If you’re thinking, Andrew, you’re a professional writer, you’re biased, well … you’re right. I am biased. That doesn’t make the phrase any less true, either. If a grocer told you “vegetables are good for you,” you wouldn’t respond that he’s biased and therefore his statement is untrue. Would you?
Luckily in this case, my bias carries with it some benefits.
When you are knee deep in content generation seven days a week, you tend to pick up on some things — things like the fact that not all content is created equal and even the most fool-proof content plans don’t work if the content isn’t spot on.
Do you want spot on content? Of course you do. Let's take a look at three important characteristics:
Above all, content should be informative. In creating informative content, the inclination for many people is to go long, to put as much information as textually possible into each piece of content.
The problem with this approach is that longer isn’t always better.
Let’s start with emails, as an example. When you open an email from a company and find that it’s too long to be read in a single screen — in other words, you’d have to scroll to continue reading it — what do you do?
Chances are strong that you delete it more or less immediately, which nobody would blame you for — you don’t have the time to read a massive promotional email that may or may not be valuable to you. In order to perform their function within an inbound marketing plan, emails must be concise, generally 200 words or less; any more than that and it’s not going to get read.
Blog posts are the same, but at a different place on the word count scale. If you publish a blog that’s email-length, 200 words or less, you run the risk of not imparting enough information and making a reader feel as though they’ve wasted their time. Too long and a reader is much more likely to give up partway through, never reaching the all-important call to action (CTA) at the end. There are, of course, opportunities to experiment with long-form blogs, but that might be a topic for a different post.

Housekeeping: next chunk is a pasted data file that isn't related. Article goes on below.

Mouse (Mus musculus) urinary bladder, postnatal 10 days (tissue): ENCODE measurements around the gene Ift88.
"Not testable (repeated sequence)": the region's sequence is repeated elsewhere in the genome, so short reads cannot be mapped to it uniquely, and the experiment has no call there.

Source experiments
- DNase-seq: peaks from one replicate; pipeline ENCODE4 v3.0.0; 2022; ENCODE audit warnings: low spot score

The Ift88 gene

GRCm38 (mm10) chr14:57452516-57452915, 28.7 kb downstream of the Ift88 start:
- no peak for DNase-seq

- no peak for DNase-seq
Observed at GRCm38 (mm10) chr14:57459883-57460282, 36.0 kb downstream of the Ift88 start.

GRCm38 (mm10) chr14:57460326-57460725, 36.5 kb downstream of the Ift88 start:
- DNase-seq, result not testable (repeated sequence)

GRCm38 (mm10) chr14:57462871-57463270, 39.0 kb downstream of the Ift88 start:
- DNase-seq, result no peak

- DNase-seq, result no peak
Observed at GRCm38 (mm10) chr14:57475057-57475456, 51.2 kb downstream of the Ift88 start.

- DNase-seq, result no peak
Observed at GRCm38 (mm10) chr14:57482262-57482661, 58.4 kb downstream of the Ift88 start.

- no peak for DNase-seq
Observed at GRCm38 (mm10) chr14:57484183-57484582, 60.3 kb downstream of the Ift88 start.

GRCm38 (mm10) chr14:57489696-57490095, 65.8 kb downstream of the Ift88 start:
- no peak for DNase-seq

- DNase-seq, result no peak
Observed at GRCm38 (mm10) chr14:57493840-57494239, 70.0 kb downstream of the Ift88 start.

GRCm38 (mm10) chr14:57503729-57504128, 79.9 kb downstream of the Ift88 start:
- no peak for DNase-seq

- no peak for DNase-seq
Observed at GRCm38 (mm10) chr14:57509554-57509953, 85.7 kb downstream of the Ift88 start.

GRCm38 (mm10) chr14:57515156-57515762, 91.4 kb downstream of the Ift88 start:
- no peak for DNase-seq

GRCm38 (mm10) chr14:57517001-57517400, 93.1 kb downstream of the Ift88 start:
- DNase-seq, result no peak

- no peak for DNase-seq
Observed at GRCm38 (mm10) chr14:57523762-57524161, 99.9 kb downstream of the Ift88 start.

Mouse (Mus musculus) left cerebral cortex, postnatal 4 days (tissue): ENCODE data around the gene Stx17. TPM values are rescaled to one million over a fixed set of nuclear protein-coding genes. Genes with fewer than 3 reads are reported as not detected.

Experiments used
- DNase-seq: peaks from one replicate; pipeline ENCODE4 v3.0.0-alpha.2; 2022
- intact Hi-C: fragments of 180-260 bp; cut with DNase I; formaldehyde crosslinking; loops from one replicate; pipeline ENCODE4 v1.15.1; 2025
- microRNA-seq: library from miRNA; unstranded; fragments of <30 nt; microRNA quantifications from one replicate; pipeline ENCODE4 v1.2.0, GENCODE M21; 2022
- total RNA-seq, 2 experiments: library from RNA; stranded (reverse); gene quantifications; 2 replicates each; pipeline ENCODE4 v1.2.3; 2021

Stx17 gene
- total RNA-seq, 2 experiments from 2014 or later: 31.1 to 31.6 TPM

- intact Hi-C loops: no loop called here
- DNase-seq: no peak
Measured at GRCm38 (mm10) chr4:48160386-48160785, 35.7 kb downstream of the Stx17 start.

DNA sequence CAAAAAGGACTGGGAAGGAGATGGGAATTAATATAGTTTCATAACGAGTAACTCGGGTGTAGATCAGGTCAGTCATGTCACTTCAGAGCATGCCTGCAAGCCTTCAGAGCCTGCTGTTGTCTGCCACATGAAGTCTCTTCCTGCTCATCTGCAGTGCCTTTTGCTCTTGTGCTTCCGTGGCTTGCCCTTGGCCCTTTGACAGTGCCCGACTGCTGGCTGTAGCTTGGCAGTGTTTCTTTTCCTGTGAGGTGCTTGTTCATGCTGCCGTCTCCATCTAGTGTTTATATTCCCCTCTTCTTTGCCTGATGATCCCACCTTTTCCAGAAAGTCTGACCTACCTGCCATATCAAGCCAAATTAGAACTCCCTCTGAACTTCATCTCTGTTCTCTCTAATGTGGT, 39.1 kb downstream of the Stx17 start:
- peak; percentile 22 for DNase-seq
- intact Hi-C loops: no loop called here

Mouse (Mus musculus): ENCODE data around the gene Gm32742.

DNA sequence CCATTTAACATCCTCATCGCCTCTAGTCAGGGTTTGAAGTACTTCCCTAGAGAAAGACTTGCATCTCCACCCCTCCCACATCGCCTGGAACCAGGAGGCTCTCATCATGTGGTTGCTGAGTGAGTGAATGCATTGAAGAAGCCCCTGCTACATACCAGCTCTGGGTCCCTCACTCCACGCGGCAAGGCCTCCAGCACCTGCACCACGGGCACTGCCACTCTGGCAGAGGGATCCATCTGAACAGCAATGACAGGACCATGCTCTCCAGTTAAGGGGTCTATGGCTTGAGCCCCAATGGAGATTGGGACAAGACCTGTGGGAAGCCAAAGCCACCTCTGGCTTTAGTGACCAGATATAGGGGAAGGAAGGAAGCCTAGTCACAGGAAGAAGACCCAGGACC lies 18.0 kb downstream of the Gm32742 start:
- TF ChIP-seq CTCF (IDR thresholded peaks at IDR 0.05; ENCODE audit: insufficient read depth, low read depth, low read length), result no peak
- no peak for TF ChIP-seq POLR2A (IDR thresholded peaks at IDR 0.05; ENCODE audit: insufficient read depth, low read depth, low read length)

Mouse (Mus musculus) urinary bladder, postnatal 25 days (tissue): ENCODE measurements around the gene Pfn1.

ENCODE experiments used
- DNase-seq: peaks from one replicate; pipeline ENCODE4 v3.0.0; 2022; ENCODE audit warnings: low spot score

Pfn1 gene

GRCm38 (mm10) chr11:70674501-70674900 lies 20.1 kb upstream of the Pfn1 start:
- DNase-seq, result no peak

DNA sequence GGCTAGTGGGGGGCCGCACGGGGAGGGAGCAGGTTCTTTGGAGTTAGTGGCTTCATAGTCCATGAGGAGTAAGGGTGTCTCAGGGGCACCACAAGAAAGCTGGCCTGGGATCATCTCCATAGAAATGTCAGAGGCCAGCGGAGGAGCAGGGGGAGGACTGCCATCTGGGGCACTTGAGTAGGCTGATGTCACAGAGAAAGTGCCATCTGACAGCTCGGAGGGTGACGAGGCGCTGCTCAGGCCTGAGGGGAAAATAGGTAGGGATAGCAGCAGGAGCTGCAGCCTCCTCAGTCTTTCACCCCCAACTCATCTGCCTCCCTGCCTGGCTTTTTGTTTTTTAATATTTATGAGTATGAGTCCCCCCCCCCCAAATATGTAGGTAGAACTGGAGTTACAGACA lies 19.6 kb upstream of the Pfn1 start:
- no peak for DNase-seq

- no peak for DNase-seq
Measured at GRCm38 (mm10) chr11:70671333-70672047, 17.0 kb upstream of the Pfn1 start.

The same holds true for eBooks, web pages, white papers, infographics — even social media posts. Every content form has a word count sweet spot, and when you miss that sweet spot you’re missing leads.
I know what you’re thinking and yes, I really do have to say this: the quality of your content is extremely important.
Everybody knows that, but when it comes practice — to producing content in a live environment — a lot of pressure can be felt about producing enough quantity and quality loses out to it with alarming regularity.
To use a relevant example, how many times have you “liked” an interest group (niche or otherwise) only to watch as it morphs into a glorified meme and clickbait aggregator that has absolutely nothing to do with its intended topic? If you’re like most people, your answer to that question is “very often.” Chances are high that when that happens to a group you’re in, you leave it.
Instead of thinking in terms of quantity, try thinking in terms of consistency. A blog that posts once a month can perform as well as, even better than, a blog that posts daily — if it has a high level of quality. Posting high quality content with regularity is far better than posting low quality content in high volumes.
Your content, obviously, should never be plagiarized. Thankfully plagiarism is not a particularly large issue in industrial sectors. So why do I bring this up? Sharing.
It’s a generally held best practice that the majority of your content should not be self-promotional. The numbers vary depending on who you talk to, but it’s generally thought that a maximum of about 30% of your content should be explicitly self-promotional. This leaves us with 70% more content to fill and the common misconception that any content is good content.
In our social media-minded environment, the first thought for many is simply to share content created by others in order to fill that quantity gap. Ideally, though, the remainder of your content should be self-generated informational content. This habit is fed by confusion that can arise as to what qualifies as educational as opposed to self-promotional.
For example, say you're writing an eBook extolling the properties and virtues of a material. It can be educational if executed well — even if the material is one you specialize in working with. If you're continuously linking out to other websites instead of coming up with the information in-house, you're going to end up sharing somebody else’s inbound marketing content — and they’re the ones who are going to end up getting your leads.
Don’t get me wrong, content sharing can be a valuable and mutually beneficial approach for related companies open to cooperation, but that is when it is carefully planned and performed sparingly. Using it as an easy fix for arbitrary quantity quotas, however, is doing you more harm than good.
Content is, paradoxically, both as simple and more complex than it seems. Its core principle (good content gets good leads) is simple; but complexities (like ideal word counts, quantity vs. quality, audience targeting, secondary objectives like SEO, and a host of other variables) can complicate things quickly.
Well, I’m starting to reach the higher end of recommended blog post length (see what I did there?), so I’m going to sign off for now. If you want more guidance on content and marketing as a whole, contact us.
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